What Sets F&M Apart
Collaboration is the cornerstone of a Franklin & Marshall education. What makes academics at F&M truly distinctive is that our students work side by side with professors who want to help them realize ideas, not just talk or read about them.
Every F&M student has the opportunity to be creative, examine values and test theories beyond the classroom.
The "Connections" curriculum that unites all areas of study at F&M cultivates in students —throughout their four years — the ability to apply innovative solutions to complex problems: Connect ideas. Connect across different majors. Connect with the world.Read more
Snorkle in the ocean off Hawaii, swing from the trees in Costa Rica or discover pulsars in the observatory. F&M students in the natural sciences work shoulder-to-shoulder with faculty in the laboratory, through experiences studying in the field, and through advising throughout independent research.Read more
At F&M, faculty are committed to working one-on-one with students who strive to stage their own plays, compose their own music, choreograph their own dance, write their own novels, and produce their own films. Our students learn about past and current masters, and can become masters themselves.Read more
Students at F&M engage with the big questions in ways they might never have imagined. Some travel to Tuscany to uncover answers as part of a Classics course, or work with a professor to explore questions of justice. Our study of the humanities fuels lifelong learning.Read more
At Franklin & Marshall, a global education involves not only classroom engagement, but also hands-on experiential learning in communities around the world. At any given moment, F&M students can be found on any of six continents across the globe.Read more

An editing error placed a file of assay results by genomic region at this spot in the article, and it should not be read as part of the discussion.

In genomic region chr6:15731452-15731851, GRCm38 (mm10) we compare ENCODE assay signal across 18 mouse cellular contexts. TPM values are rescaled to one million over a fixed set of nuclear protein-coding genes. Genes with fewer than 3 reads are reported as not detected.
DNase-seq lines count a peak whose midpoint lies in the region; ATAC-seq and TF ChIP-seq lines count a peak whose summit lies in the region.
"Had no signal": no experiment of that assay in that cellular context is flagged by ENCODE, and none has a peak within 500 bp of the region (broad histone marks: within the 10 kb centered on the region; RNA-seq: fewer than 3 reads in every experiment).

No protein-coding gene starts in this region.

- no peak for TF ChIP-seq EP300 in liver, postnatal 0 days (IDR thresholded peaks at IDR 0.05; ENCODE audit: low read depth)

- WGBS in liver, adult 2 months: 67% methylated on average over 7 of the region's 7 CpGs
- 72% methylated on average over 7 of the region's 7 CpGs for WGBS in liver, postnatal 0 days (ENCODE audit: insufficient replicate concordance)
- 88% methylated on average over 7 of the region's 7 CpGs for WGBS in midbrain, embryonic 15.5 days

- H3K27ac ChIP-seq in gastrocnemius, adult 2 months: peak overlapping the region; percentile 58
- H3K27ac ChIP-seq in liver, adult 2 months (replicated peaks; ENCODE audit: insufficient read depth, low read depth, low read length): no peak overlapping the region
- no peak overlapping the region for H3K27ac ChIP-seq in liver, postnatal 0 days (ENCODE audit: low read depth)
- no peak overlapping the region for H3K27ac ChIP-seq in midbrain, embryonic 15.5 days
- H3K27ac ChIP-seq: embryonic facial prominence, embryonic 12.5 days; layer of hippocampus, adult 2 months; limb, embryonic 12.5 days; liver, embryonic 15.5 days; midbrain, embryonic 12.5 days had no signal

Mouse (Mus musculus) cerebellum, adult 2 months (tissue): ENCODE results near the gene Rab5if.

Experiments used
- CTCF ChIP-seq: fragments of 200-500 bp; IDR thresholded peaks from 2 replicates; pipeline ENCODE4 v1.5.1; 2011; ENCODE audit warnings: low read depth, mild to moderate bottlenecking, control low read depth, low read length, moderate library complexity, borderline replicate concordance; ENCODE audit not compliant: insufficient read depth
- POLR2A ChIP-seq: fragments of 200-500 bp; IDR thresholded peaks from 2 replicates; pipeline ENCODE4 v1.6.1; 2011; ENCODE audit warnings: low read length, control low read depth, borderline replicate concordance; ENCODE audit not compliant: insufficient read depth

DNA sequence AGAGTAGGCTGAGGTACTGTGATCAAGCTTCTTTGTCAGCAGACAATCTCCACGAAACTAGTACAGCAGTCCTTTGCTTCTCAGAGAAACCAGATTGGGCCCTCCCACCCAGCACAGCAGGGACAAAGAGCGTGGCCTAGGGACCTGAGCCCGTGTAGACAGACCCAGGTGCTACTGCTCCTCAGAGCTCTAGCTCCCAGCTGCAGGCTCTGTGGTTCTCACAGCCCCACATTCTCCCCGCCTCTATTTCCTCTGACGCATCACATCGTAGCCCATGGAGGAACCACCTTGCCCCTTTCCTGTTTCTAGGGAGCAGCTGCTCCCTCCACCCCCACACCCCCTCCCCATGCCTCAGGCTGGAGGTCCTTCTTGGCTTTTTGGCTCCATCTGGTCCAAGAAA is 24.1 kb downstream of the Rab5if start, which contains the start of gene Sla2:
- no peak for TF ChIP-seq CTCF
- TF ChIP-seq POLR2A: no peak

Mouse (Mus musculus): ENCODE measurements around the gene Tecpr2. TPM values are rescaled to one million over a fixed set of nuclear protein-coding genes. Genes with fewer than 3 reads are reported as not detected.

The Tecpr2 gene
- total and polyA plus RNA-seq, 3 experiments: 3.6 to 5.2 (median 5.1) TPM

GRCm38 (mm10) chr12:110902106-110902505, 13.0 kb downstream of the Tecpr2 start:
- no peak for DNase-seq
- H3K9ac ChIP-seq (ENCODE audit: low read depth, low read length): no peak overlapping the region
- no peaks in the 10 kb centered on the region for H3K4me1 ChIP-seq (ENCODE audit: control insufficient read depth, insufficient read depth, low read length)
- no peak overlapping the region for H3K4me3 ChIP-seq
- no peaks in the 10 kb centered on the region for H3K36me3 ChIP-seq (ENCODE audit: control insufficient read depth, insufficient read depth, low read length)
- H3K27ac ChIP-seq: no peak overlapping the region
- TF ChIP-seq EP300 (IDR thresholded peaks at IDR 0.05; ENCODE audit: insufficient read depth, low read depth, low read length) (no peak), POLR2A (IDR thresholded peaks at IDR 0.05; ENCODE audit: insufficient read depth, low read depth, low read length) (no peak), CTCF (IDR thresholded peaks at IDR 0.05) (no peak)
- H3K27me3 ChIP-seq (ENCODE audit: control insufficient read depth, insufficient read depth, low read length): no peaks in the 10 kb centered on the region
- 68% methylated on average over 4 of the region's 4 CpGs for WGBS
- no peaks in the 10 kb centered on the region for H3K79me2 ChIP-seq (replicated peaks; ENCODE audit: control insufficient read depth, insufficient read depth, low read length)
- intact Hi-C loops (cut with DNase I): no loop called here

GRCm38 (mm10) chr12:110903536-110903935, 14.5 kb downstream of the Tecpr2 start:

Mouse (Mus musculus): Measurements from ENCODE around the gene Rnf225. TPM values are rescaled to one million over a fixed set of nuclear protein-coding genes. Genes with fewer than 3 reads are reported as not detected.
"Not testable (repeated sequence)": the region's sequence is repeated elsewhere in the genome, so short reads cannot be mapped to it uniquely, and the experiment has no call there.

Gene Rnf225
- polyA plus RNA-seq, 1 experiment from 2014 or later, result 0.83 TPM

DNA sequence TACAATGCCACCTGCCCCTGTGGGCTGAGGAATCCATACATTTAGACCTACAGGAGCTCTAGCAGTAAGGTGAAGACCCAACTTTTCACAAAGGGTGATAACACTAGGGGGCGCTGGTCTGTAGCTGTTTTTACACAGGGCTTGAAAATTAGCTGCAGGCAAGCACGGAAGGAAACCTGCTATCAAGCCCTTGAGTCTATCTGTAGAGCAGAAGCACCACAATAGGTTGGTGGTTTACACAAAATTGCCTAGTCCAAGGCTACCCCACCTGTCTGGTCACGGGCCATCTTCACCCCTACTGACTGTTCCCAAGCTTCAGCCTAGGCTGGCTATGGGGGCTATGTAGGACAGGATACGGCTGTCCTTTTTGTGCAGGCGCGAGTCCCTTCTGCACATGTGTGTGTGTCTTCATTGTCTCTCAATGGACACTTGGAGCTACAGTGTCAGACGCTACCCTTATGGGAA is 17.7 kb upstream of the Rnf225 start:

What Do You Want to Study?
The Pulse of Academics at F&M
A Yale University professor discussed "Cultural Trauma, Social Solidarity and Moral Responsibility: Reactions to the Holocaust and other Modern Mass Murders," at the Feb. 26 Common Hour.Read More
Two of F&M's three teams chose the Ebola challenge, while the third tackled the search for a lost plane as they competed in the 2015 Mathematical Contest in Modeling, held on college campuses around...Read More
When Anton Chekhov's play "Three Sisters" premiered in 1901, it was instantly popular with audiences, who warmly embraced the playwright's exploration of the complexity of humanity. Franklin &...Read More
More than a decade of studying the development of the seeds of the mustard plant Arabidopsis thaliana paid off for a Franklin & Marshall College professor when he recently was awarded a three-year, $...Read More
Given recent events in the U.S. -- simmering racial tensions, police shootings of unarmed black youth, and the fight for the rights of immigrants and the lesbian, gay, transgender and bisexual...Read More
The pain of childbirth was the topic of the annual "Darwin Day" lecture Feb. 13 at the Franklin & Marshall College program on science, technology and society, this year presented by author and Penn...Read More
Professor of Geoscience Stan Mertzman regaled a Common Hour audience on February 12 with stories about his geology fieldwork with students and his longstanding collaboration with scientists at NASA...Read More
The tradition of the self-effacing musician performing a composer's work without showmanship has been a source of debate that dates to the 19th century, and Franklin & Marshall Assistant Professor...Read More
Claire Potter Professor of History, The New School for Public Engagement This Common Hour talk...Read More
Lisa Bonchek Adams 200 Auditorium
John Tirman is the author of several books on global affairs, and more than one hundred articles...Read More